Each Sam Mendes film deals with the theme of isolation. The longing to escape, to flee, to become someone else. His latest, Away We Go, is no different. So it is with great pleasure to announce that Away We Go is unlike anything Sam Mendes has ever done.
What if Scorsese made a musical? What if Wes Anderson helmed a Holocaust drama? Their essence would be there, their tone and feel, but the subject matter and style would be completely different. That’s Away We Go. Instead of Thomas Newman’s smooth, cunning score, we get a slew of folksy (yet appropriate) songs from Alex Murdoch. Instead of Conrad L. Hall’s (American Beauty, Road to Perdition) and Roger Deakins’ (Jarhead, Revolutionary Road) shadowy, intense cinematography, we get Ellen Kuras’ open, bright lens.
The beauty of this film starts with Mendes’ bold choice in actors. Leads John Krasinski and Maya Rudolph are known for television comedy (The Office and Saturday Night Live, respectively) but here, they both show remarkable depth and genuine heartfelt emotion.
“Are we fuckups?,” Verona asks Burt one cold evening. At first, you’ll think yes, but the truth is, they are anything but. The couple is excited about having the child Verona is six months pregnant with, but they long for something more. When they find out Burt’s hilariously bewildered parents are moving to Antwerp, the couple decides to trek across the country, in search of a new place to call home.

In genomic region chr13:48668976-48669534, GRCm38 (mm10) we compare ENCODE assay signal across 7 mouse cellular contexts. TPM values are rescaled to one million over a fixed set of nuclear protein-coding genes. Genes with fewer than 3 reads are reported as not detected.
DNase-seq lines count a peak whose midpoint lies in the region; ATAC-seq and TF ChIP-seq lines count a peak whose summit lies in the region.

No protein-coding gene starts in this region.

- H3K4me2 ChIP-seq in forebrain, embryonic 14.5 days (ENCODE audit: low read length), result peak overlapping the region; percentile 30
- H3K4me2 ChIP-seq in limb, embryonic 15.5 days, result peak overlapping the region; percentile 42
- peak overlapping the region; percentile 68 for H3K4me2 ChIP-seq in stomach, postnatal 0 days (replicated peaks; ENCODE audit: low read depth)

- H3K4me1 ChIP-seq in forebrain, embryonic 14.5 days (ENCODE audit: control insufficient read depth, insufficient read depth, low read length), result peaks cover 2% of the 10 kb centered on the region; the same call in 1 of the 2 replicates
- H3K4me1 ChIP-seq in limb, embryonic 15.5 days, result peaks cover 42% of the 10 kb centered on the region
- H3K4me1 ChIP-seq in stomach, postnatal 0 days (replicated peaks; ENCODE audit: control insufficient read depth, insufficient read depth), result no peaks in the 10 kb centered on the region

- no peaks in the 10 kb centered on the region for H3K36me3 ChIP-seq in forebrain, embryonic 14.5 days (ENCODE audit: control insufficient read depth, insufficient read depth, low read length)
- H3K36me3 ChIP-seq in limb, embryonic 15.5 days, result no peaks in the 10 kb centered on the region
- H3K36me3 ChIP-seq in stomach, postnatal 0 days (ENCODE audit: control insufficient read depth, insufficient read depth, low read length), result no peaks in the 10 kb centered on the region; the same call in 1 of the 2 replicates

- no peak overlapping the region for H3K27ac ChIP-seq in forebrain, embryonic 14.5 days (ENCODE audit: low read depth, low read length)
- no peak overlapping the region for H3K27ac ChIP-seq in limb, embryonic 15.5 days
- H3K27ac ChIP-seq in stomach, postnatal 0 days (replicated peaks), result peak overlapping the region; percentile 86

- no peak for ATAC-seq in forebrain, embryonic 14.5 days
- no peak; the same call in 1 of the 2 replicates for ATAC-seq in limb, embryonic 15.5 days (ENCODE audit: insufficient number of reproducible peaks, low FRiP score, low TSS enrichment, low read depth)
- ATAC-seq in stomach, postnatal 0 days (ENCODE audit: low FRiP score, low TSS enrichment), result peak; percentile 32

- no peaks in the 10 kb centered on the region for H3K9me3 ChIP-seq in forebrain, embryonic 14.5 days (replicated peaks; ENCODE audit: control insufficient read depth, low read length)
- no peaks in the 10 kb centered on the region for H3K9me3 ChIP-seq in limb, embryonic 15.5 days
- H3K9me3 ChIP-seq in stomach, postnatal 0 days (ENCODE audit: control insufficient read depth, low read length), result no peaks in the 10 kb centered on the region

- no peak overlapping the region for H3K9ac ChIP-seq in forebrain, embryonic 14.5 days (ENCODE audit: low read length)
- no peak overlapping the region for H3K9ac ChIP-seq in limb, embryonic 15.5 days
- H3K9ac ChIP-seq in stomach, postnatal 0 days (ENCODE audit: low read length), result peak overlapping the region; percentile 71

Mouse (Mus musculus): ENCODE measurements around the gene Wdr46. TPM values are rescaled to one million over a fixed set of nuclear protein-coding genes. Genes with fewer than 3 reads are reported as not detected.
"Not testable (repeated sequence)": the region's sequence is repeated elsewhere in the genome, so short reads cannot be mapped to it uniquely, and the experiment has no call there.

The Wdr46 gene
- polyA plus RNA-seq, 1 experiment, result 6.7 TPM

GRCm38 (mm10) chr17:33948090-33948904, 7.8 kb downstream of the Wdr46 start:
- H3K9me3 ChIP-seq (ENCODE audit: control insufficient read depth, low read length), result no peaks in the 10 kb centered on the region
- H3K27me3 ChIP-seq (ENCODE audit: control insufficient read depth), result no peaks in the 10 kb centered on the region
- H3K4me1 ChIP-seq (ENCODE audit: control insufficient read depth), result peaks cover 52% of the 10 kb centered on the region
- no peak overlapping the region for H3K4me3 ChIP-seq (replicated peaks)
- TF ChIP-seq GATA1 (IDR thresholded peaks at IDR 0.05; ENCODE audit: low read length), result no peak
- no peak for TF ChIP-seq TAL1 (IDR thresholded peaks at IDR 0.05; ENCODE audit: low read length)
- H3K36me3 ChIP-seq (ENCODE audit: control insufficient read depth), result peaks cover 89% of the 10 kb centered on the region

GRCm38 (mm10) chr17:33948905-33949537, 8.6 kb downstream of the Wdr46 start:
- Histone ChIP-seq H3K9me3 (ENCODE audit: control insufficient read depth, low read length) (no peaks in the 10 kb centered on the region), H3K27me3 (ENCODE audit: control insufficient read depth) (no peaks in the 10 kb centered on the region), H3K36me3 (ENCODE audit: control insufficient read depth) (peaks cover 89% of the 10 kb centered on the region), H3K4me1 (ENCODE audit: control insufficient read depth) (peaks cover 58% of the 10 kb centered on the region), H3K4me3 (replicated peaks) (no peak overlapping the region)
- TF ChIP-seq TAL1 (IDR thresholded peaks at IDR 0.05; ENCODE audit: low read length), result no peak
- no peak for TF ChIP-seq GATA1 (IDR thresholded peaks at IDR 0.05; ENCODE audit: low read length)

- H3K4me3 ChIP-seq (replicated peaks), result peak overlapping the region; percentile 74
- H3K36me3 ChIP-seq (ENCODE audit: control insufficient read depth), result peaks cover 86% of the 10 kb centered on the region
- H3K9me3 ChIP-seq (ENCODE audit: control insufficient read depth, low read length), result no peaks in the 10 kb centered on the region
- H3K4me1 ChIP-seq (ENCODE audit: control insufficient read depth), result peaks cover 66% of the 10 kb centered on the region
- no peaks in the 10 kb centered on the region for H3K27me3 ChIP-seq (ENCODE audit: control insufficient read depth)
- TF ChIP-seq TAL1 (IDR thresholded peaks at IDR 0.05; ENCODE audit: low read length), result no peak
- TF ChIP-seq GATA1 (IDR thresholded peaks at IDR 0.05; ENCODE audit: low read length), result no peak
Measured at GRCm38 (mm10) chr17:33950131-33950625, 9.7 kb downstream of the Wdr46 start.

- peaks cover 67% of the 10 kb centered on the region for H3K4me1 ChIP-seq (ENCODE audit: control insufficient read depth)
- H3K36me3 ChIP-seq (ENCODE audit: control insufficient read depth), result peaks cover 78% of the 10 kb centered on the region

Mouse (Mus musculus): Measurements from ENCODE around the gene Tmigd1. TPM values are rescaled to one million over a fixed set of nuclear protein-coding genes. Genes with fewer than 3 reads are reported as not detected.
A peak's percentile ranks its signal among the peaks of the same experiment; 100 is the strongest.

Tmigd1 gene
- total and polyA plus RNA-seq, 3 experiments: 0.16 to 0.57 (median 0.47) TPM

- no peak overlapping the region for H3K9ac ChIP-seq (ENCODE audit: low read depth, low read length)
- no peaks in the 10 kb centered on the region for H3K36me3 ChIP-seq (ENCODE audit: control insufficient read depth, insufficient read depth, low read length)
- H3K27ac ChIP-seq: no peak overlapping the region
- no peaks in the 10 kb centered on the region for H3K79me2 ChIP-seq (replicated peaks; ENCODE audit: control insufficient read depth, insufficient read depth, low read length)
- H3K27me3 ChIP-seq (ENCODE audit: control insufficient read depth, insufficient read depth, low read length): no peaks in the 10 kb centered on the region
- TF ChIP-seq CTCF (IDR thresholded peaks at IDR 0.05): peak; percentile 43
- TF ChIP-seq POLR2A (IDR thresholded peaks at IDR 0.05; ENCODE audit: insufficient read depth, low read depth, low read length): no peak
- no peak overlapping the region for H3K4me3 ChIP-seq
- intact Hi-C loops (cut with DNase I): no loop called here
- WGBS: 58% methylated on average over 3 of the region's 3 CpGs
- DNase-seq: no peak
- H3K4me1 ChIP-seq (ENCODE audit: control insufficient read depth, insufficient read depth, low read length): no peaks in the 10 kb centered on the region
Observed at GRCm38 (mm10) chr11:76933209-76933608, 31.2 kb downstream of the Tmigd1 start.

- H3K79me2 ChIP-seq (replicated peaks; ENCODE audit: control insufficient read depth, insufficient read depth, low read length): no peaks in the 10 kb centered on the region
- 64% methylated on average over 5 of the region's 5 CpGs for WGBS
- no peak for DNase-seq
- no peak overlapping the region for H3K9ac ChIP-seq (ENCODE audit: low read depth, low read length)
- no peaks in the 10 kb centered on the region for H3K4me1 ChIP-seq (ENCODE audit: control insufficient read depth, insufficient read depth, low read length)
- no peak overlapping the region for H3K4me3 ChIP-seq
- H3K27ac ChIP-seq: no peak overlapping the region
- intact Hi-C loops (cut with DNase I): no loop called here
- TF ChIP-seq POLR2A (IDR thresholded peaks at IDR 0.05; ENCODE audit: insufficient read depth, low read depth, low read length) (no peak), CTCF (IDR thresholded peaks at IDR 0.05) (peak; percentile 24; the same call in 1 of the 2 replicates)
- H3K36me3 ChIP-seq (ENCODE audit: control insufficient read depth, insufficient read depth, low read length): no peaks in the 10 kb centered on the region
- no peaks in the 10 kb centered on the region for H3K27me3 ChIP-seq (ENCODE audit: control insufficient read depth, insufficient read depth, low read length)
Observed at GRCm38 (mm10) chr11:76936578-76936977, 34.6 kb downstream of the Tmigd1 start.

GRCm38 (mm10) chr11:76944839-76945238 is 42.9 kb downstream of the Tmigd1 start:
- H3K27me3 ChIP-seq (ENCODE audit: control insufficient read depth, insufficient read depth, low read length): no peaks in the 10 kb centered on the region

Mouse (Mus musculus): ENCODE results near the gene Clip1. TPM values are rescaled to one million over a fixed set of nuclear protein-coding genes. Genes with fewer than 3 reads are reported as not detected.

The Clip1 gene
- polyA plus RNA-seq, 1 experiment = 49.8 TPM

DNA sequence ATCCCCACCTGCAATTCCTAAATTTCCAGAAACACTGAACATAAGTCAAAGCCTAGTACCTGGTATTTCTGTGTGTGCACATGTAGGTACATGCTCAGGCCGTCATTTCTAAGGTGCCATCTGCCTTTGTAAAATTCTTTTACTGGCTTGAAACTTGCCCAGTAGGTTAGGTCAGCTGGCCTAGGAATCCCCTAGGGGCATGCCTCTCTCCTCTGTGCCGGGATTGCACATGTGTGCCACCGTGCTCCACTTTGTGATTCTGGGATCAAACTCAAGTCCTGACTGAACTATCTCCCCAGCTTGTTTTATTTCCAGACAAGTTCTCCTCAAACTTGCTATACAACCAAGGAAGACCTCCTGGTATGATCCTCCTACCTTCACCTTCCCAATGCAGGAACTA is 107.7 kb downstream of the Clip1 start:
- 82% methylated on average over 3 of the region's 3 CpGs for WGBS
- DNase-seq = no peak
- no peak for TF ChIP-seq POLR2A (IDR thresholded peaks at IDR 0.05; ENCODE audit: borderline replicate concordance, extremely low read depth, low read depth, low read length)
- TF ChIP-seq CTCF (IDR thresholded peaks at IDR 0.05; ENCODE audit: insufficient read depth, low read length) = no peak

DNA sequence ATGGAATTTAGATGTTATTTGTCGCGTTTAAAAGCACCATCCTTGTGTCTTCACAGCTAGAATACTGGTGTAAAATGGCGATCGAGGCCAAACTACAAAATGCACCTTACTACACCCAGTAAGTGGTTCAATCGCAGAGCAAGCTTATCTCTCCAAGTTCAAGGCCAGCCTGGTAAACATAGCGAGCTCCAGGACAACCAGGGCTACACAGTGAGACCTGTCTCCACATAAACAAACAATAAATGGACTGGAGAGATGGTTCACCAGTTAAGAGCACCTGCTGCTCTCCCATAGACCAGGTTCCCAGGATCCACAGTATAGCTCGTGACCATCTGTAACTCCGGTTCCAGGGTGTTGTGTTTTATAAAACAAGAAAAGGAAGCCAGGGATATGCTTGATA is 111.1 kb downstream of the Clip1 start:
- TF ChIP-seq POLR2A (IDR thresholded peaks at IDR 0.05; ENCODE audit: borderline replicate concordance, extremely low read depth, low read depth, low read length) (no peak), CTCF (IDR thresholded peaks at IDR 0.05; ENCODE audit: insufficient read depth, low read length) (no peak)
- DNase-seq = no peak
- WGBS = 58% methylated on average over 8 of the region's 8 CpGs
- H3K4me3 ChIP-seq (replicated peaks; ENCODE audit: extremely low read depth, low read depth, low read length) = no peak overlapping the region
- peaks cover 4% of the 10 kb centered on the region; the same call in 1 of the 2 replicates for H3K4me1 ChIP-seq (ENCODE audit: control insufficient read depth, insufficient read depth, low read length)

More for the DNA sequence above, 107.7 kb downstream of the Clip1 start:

Their ventures take them to Phoenix, Madison, Miami and even Canada. We get the zany co-worker (Allison Janney, remember her as the emotionally dead mother in American Beauty?), the way-too-out-there friend (Maggie Gyllenhaal) and other family and friends that take Burt and Verona in for a brief stint of time. But the transcendental highlight of the film is when our sturdy couple goes to Montreal to visit some old college friends (Chris Messina, Melanie Lynskey). There, we discover an impossibly happy, albeit mixed, family who all help take care of each other. But things aren’t exactly what they appear. In this chapter, Messina delivers a monologue inside a faux strip club that will leave you speechless. It’s poignant, perceptive and amazingly real. Messina (who you’ve seen as Rebecca Hall’s smart, conservative, and clueless boyfriend in Vicky Christina Barcelona) should get a Supporting Actor nomination based solely on the delivery of that one speech. Classic stuff.
Thank writers Dave Eggers and Vendela Vida for giving Mendes such a great blueprint. In all honesty, I can’t say enough about this picture. It kept me laughing, longing, and guessing until its last frame.
Away We Go is bound to be compared as the “Little Miss Sunshine of the year”, “the Juno of 2009”, “the little indie wonder that could”. Problem is, it’s better than those films; in fact, Away We Go is the most emotionally satisfying movie-going experience I’ve had so far this year. Let it take you. A